An American Dictionary of the English Language
New York: S. Converse, 1828.
New York: S. Converse, 1828. First edition. Printed by Hezekiah Howe in New Haven. Two quarto volumes (pages 274 x 222 mm), with double fly-leaves beginning and end of each volume, frontis portrait, and signatures A-K(4), 1-113(4), 114(2) for the first volume and: Title, 1-115(4), 116(2) for the second volume. Complete with the "Additions and Corrections" leaf at the end of volume 2. Unpaginated, but with 498 leaves in the first volume (not including the frontis portrait) and 463 leaves in volume 2. Dictionary entries in triple column.
Bound in contemporary full sheep with original red and black morocco spine labels and marbled end pages. The spine labels have been patched, board corners repaired and prelims through the title page in each volume cleaned. But here's something you won't see very often, Webster’s in a contemporary sheepskin binding that hasn't been rebacked and with the joints holding. An attractive, authentic set.
Noah Webster wrote over 70,000 entries for his American dictionary, 12,000 of which had never before appeared in a dictionary. His work was an orphanage for all the bastardized English, French and even Indian words that had been assimilated into the American vernacular during the 200 years that American English had been evolving. Many words were given their American spelling in his dictionary for the first time as a way to further distance American English from that of Great Britain and also in an effort at uniformity and consistency in spelling. Uniquely American words, like “hickory” and “chowder,” appear for the first time in Webster's dictionary, embraced as a part of the budding American dialect and culture.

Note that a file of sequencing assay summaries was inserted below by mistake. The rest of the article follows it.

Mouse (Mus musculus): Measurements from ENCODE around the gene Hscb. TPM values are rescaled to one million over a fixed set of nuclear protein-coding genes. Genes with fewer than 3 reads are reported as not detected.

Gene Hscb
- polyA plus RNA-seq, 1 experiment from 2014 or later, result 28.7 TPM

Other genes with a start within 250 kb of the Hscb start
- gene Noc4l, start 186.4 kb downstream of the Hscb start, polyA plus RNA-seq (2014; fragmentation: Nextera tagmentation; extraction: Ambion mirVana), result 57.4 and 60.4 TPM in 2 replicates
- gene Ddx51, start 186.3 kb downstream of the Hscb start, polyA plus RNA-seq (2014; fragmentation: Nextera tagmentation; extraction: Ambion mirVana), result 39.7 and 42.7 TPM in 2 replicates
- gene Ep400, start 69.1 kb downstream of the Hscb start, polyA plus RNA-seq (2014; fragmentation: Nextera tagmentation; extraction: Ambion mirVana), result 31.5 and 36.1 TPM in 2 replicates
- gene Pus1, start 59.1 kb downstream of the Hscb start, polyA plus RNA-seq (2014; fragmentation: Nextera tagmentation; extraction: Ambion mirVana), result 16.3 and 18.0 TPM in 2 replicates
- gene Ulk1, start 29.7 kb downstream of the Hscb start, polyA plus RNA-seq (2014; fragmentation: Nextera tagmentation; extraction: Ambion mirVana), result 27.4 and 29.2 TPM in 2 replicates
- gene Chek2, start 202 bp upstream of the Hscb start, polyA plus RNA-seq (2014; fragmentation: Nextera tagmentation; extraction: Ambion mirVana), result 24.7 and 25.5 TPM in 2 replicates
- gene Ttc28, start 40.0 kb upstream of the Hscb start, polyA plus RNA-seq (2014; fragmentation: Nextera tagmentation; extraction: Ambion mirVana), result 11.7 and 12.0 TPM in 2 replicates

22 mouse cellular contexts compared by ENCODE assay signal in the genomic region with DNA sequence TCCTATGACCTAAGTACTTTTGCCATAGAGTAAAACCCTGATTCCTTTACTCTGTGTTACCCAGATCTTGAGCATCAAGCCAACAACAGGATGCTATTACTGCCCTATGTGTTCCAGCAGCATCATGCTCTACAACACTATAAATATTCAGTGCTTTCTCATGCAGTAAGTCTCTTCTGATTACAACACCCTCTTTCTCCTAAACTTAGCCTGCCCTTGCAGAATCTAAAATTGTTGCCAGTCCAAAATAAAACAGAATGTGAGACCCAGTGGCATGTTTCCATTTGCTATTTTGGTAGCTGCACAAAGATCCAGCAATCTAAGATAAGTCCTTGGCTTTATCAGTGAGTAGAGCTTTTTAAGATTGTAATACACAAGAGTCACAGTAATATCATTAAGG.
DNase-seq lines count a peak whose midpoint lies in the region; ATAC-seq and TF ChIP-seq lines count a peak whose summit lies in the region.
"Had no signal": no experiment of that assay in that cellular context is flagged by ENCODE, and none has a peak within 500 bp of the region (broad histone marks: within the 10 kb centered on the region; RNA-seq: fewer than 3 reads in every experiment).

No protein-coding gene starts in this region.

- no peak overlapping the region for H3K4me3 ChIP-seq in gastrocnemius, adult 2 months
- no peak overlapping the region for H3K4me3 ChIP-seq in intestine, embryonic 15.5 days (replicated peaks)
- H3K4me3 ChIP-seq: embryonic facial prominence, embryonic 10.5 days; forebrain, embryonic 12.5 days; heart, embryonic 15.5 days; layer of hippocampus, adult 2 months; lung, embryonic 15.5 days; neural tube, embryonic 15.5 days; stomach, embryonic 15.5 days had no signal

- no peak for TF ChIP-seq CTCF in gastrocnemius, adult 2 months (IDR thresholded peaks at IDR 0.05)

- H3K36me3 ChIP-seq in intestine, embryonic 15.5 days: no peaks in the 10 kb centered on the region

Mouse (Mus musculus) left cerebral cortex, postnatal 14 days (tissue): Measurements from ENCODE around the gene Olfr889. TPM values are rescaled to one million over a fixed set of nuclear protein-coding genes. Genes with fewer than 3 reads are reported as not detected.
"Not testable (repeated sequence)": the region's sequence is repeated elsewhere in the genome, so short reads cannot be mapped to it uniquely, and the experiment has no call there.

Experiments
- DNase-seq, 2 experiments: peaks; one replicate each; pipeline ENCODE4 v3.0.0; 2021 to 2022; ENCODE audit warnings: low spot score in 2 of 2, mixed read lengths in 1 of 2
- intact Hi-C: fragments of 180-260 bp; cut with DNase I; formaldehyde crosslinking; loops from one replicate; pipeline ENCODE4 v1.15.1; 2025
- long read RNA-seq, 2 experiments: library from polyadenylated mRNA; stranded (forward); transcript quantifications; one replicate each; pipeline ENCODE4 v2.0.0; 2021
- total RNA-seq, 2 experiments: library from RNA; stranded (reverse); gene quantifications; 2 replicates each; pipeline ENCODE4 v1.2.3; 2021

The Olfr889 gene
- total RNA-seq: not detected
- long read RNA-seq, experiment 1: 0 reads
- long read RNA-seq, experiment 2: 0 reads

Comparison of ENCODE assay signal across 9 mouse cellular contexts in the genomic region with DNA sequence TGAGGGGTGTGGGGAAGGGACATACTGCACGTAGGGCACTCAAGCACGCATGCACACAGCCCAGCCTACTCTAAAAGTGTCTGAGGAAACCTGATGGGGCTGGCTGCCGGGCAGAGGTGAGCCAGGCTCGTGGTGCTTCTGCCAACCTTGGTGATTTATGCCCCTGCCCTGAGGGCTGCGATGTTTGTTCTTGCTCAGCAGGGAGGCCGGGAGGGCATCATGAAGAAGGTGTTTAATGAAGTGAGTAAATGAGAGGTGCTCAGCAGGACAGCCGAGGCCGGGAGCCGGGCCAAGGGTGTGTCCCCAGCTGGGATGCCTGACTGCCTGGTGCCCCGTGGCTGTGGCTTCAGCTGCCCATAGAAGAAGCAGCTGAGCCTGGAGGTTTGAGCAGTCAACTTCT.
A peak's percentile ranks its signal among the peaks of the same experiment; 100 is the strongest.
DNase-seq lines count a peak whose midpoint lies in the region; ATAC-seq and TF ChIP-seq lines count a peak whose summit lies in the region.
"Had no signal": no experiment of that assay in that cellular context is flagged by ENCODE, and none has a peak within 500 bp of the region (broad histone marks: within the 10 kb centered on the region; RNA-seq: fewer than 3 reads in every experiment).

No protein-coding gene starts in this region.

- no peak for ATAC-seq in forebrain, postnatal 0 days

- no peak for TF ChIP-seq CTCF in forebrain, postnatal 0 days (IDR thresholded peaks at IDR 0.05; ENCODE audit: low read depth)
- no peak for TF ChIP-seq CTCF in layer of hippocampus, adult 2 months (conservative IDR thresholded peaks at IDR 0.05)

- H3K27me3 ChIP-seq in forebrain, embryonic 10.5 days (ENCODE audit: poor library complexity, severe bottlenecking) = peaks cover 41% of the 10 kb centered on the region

"...the book marked a definite advance in modern lexicography, as it included many non-literary terms and paid great attention to the language actually spoken. Moreover, his definitions of the meaning of words were accurate and concise... and have for the greater part stood the test of time superbly well. In fact, Webster succeeded in breaking the fetters imposed upon American English by Dr. Johnson (201), to the ultimate benefit of the living languages of both countries." (PMM 291) (Item #1020)